It’s nothing new that little ones want to mimic what their parents, older siblings, etc. are doing. This is a strong trend in kids’ tech, with the introduction of kid-friendly Android tablets that look just like Mom and Dad’s, pretend play smartphones with working buttons, and activity bands and smart watches redesigned to suite the needs of young kids. However, only a fraction of a percent of the video games out there on the market is designed with kids under age 6 in mind.
Enter LeapTV, the new active video gaming system from LeapFrog, that is designed for kids ages 3 to 8. LeapTV combines activity and movement with games that contain aspects of the LeapFrog educator-approved curriculum. The interface of the game is simple and intuitive, perfect for younger kids who tend to get impatient when something is hard or slow. They simply scroll through a carousel of games, and as they hover over each one, the name of the game is read allowed. They are only able to see three games at a time, so the choices seem less overwhelming, and it’s easy to find exactly what they are looking for.
The really unique part of LeapTV is the controller—which gives kids three different ways to play.
Classic Control: This mode features the control in traditional video game mode, with two handles, multiple buttons, and a joystick. The A and B buttons are used for fast-faced gaming, or kids can tilt and shake the control for sledding games or racing games. This mode will remind kids of the classic Xbox, GameCube, etc., controllers that they’ve seen older siblings use.
Pointer Play: With the simple push of a button, the classic controller quickly transforms into a pointer. This pointer play is reminiscent of using a Wii controller. It allows kids to take pretend play to a new level, letting them snap jungle vines, slice through coconuts, swing from buildings, and more.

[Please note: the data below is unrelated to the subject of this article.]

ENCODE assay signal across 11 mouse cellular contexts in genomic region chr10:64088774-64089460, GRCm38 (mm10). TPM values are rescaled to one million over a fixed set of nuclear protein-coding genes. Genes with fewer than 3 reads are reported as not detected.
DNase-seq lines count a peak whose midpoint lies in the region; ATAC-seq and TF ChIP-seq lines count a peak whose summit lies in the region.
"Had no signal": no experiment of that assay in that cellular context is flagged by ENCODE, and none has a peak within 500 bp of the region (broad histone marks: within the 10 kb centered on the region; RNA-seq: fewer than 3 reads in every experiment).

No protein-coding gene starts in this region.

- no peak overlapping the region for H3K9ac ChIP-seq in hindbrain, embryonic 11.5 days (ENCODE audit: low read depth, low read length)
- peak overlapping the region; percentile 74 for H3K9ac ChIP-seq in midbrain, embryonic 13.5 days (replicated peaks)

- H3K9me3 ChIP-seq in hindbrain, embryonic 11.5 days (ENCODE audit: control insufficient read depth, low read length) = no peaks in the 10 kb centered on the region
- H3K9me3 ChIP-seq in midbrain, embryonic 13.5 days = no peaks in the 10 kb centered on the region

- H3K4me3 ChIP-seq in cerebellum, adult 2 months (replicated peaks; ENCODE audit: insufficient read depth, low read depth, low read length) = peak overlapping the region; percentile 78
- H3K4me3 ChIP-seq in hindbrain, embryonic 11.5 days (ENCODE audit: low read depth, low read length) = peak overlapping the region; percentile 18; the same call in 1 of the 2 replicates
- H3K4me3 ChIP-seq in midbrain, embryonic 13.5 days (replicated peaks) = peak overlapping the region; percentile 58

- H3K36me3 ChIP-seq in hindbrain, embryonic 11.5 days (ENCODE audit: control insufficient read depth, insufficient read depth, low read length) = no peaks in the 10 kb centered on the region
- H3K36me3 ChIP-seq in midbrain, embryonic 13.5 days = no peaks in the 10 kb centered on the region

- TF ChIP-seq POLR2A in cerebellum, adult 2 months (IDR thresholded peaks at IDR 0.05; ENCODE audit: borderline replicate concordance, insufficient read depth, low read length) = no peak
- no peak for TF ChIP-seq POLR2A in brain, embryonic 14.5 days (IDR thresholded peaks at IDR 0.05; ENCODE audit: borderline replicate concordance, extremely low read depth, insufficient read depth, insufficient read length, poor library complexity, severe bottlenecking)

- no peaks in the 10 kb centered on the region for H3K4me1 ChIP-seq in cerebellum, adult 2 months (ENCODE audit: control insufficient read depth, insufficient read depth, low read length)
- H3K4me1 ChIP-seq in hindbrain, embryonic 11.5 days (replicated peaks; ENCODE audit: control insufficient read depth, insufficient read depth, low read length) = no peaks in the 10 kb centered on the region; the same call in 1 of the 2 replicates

Body Motion: My favorite mode of the three is Body Motion. By using the included motion-sensing camera, kids can jump right into the game. The best part is that they’ll see themselves on the screen inside the games, as opposed to an avatar that they control. It makes the game a little easier for kids; they don’t have to spend time figuring out the cause-and-effect process of an avatar, but can instead immediately know which arm to move since they see themselves. In this mode, they can explore activities such as dancing and martial arts. The karate game is super fun, allowing you to get your whole body involved. They can kick, punch, or even use their head as they try to break the boards with a specific shape. (And trust me, it’s quite the workout!)
The games, as per usual with LeapFrog products, allow kids to have fun while teaching core skills across reading, mathematics, science, and problem solving. The console gives kids a way to play age-appropriate games in a way that is easy and fun for kids. With a Learning Library with more than 100 game cartridges, game downloads, and videos all designed and approved by LeapFrog’s experts, LeapTV can set parents’ minds to ease a bit when it comes to young ones playing video games.
The games also feature licensed characters, so that kids’ favorite friends from their entertainment worlds can play along, including Sofia the First, whose game asks players to help her prepare for a party by completely different tasks via mini games. The games feature audio prompts that help kids navigate through them as well as provide curricular tutorials, so no subject seems too daunting.
Overall, if you’re a little wary about letting your young ones play video games, turn to LeapTV. It give parents the educational and play values they’re looking for in a product, while giving kids the chance to play games designed just for them and satisfy their desire to be like the big kids.